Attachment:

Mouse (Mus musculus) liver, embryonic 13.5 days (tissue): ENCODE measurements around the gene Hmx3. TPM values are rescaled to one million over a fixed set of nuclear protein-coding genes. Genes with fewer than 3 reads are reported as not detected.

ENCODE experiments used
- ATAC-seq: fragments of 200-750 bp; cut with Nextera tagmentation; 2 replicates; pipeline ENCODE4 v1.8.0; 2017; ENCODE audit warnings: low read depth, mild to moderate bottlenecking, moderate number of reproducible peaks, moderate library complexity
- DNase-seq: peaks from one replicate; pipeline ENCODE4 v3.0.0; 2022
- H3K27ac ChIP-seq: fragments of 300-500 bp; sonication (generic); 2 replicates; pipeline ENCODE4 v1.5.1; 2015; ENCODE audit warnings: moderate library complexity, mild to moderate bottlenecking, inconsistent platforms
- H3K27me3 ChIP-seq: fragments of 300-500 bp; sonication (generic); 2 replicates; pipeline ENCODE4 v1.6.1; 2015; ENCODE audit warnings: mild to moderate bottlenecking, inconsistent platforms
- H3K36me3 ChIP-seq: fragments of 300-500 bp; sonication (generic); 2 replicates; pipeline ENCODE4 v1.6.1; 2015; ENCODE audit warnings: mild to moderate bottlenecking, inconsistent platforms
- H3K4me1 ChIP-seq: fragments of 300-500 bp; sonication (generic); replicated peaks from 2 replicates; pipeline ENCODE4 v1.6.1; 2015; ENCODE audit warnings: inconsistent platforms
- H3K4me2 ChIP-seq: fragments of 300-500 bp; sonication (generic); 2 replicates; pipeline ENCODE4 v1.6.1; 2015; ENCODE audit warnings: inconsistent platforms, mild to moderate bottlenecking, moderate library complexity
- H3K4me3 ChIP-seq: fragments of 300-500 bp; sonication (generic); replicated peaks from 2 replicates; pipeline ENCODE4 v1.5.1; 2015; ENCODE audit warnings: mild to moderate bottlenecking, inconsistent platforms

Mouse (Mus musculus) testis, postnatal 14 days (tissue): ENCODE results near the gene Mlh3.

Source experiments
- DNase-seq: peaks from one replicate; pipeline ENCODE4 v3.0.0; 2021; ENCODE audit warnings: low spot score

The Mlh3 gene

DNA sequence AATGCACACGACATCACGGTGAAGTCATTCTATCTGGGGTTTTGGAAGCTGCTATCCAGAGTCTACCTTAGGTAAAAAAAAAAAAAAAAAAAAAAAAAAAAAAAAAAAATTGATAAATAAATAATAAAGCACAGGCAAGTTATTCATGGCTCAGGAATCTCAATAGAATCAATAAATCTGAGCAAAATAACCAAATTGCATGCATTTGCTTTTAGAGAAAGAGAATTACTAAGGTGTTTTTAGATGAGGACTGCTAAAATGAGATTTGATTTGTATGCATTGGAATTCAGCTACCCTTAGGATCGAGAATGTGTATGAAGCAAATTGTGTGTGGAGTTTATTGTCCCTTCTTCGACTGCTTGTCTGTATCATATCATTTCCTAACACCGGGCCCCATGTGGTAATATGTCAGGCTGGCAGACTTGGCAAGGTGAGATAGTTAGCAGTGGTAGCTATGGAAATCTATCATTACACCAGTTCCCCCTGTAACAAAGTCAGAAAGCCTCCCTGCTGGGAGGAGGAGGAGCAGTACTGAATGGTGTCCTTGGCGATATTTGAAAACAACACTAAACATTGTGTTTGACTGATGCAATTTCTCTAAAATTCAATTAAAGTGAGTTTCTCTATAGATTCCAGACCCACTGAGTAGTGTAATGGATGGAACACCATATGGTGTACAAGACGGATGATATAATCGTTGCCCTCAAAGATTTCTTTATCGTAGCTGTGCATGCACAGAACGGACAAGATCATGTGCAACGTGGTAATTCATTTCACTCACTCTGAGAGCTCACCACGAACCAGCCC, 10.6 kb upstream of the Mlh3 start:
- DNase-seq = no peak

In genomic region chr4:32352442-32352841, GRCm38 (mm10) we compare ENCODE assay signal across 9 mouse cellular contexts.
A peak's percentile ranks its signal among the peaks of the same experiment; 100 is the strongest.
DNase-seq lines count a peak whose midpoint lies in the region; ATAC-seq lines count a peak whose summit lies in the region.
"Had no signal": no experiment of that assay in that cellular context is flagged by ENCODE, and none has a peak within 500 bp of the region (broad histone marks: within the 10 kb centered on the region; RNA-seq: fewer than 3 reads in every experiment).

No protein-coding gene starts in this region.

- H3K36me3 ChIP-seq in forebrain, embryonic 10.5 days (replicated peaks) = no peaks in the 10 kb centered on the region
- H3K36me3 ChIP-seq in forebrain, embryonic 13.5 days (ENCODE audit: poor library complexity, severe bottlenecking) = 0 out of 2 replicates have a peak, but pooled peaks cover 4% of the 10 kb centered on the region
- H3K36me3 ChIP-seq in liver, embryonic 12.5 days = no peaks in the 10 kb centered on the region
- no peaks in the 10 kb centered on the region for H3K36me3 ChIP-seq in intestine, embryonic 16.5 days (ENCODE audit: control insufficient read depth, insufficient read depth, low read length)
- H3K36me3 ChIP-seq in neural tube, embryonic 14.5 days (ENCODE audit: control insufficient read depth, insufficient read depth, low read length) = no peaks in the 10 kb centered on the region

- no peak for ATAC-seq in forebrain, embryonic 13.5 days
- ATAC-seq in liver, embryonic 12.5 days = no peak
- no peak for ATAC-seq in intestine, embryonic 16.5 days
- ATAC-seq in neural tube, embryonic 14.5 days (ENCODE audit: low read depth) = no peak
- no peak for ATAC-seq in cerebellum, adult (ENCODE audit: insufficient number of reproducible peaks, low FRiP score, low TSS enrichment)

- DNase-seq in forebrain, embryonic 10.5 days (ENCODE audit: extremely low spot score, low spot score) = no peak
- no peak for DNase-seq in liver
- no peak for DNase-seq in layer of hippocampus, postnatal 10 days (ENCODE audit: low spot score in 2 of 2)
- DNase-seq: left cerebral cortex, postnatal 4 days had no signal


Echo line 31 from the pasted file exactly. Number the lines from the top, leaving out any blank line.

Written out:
- no peak for ATAC-seq in cerebellum, adult (ENCODE audit: insufficient number of reproducible peaks, low FRiP score, low TSS enrichment)